2010 is history, and herewith we thumb the ups and downs of the year:
THUMB UP: It ain't over 'til … • A committee of learned economists soberly declared in September that the Great Recession officially ended in June 2009. Indeed, the U.S. and Utah economies have begun to grow again, though feebly. But unemployment remains stubbornly high, and until more folks land jobs, you won't convince them that the recession is dead.
THUMB DOWN: Mad tea party • The anti-government tea party movement knocked Republican Bob Bennett out of the U.S. Senate a significant loss for Utah and replaced him with extreme constitutionalist Mike Lee. The national tea tide swept the GOP to control of the House of Representatives, foretelling two years of divided government and gridlock. And though it seemed impossible, Utah's Legislature swung farther to the right with election of more ultraconservatives, followed by Rep. Rebecca Lockhart's ouster of Dave Clark as speaker of the House.
THUMB UP: On his own • Voters gave Gary Herbert his own well-deserved mandate as Utah's new governor. The electorate shrugged off charges from Democratic candidate Peter Corroon that Herbert's large campaign donations from people doing business with the state had influenced the awarding of contracts. Though a conservative himself, Herbert's reasonable policies on issues from austere budgets to immigration have damped the fire-breathers in the Legislature.
THUMB UP: Utah Compact • Representatives of business, government and churches and a host of individuals signed the Utah Compact, rightly urging lawmakers to leave immigration law to the federal government. It was in response to Rep. Stephen Sandstrom, who had promised to bring a draconian, Arizona-style bill to the 2011 Legislature that would have local police acting like federal agents to nab undocumented immigrants. The LDS Church endorsed the compact's call for compassion and acknowledgement of the contributions of immigrants, legal and otherwise, and its support for a free market where undocumented workers play an important economic role. Sen. Luz Robles' bill would provide permits for illegal workers who meet certain requirements, though it would have to be approved by the feds, which isn't likely.
THUMB UP: Wasatch Wilderness • Congressman Jim Matheson sponsored a bill to designate an additional 26,000 acres of wilderness and special management area in the Wasatch Mountains above the Salt Lake Valley. It would wisely protect vital watershed that produces most of Salt Lake City's drinking water. Ski resorts, especially Alta, are wary of the impact on their businesses.
THUMB UP: Playing with the big boys • The University of Utah left the Mountain West Conference and became the 12th member of the Pac-10 Conference, elevating Utah's flagship university to a new level, both athletically and academically.
THUMB UP: Health care • Faced with rising costs in the private sector and the likely imposition of new federal rules, Utah got out ahead of most of the rest of the country seeking ways to reform the health insurance market and make coverage more affordable. Like the federal act passed in 2010, Utah's experiment in "market-based" reforms is still finding its way, and all are discovering that cost control is easier said than done. But state Rep. Dave Clark is leading the effort to come up with a Utah solution. He and the federal government should be open to learning from one another as this effort goes forward.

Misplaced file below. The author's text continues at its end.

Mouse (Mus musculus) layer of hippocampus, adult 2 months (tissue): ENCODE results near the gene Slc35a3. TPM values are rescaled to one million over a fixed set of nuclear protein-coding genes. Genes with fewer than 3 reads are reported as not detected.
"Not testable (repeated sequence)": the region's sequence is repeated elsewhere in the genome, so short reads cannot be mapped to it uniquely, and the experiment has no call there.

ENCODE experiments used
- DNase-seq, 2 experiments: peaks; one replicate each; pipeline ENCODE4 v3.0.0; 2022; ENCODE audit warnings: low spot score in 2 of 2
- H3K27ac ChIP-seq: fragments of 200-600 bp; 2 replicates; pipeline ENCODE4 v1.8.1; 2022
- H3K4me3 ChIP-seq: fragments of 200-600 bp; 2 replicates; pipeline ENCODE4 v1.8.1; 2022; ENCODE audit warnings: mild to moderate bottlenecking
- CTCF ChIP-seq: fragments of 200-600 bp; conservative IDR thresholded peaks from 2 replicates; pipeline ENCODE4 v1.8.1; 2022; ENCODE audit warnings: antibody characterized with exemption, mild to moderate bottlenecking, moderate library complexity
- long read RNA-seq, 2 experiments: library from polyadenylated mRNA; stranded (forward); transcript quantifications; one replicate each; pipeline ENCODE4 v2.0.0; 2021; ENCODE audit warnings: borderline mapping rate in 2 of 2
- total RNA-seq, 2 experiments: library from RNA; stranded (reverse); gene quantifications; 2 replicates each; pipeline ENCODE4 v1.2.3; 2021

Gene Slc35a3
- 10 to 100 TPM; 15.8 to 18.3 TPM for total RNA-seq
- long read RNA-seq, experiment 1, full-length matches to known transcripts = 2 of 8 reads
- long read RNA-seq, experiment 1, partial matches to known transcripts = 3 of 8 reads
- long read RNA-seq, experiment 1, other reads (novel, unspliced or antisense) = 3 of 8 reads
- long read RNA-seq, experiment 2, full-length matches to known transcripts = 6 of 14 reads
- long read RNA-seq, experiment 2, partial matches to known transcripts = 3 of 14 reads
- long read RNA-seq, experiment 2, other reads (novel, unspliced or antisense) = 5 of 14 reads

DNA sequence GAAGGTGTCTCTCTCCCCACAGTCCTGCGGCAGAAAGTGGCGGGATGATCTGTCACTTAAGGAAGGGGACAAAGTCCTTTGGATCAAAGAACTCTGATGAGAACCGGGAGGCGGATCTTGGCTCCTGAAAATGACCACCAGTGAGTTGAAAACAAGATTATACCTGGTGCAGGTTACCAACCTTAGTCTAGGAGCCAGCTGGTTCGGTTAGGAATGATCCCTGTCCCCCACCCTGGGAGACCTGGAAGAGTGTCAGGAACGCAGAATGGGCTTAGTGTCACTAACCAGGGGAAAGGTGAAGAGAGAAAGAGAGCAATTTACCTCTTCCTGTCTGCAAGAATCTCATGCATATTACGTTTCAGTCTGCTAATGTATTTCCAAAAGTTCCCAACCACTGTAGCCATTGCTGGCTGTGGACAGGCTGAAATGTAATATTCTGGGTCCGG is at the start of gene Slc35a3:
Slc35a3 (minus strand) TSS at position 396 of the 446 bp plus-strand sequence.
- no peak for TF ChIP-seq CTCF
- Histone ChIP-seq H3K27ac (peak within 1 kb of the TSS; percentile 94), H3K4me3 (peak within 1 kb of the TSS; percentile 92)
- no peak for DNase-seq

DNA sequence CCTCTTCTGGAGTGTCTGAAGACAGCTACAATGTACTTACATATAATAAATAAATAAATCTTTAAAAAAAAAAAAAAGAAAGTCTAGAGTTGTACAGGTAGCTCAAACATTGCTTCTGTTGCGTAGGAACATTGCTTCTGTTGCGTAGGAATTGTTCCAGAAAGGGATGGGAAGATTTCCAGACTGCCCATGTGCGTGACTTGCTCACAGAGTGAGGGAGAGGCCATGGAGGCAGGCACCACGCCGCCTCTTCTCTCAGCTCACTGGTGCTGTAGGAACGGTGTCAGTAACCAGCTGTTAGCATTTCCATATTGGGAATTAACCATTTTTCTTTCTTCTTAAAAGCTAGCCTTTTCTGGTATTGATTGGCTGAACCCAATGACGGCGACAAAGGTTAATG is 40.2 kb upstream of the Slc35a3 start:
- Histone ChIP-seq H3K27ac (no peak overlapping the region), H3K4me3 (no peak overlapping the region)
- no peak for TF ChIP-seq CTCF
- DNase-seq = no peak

THUMB UP: The end of an ordeal • There can be no question that the noble bearing assumed by Elizabeth Smart and her family as they endured first a nine-month kidnapping, then years of legal procedures that ended in the need to relive it all on the witness stand, provided an example of how both the system and determined individuals can stand up to nearly anything, and see to it that, while the memory cannot be erased, justice can be done.
THUMB UP: Standing against bigotry • The Utah Legislature sadly remains inert on the issue. But a growing number of local governments, social organizations, school districts and every-day Utahns believe that workplace and housing discrimination against gay and transgender people is unacceptable and a fair target for legislation. The LDS Church is among the groups supporting anti-discrimination laws that have been adopted in 10 major jurisdictions, including Salt Lake City, since November 2009. If this welcome trend continues, the Legislature will have made itself no worse than irrelevant on this issue. Which may be counted as an accomplishment.
THUMB UP: Waste wins • The state of Utah scored two significant points in the long-running debate over making Utah a nuclear waste dumping ground. First, at the behest of Gov. Gary Herbert, the federal government said it would look outside Utah to temporarily store 10,000 drums of depleted uranium, which becomes more radioactive over time. Second, a federal appeals court ruled that an interstate compact of Western states has authority to regulate low-level nuclear waste storage, thus prohibiting EnergySolutions from importing foreign nuclear waste to Utah. Good news all around.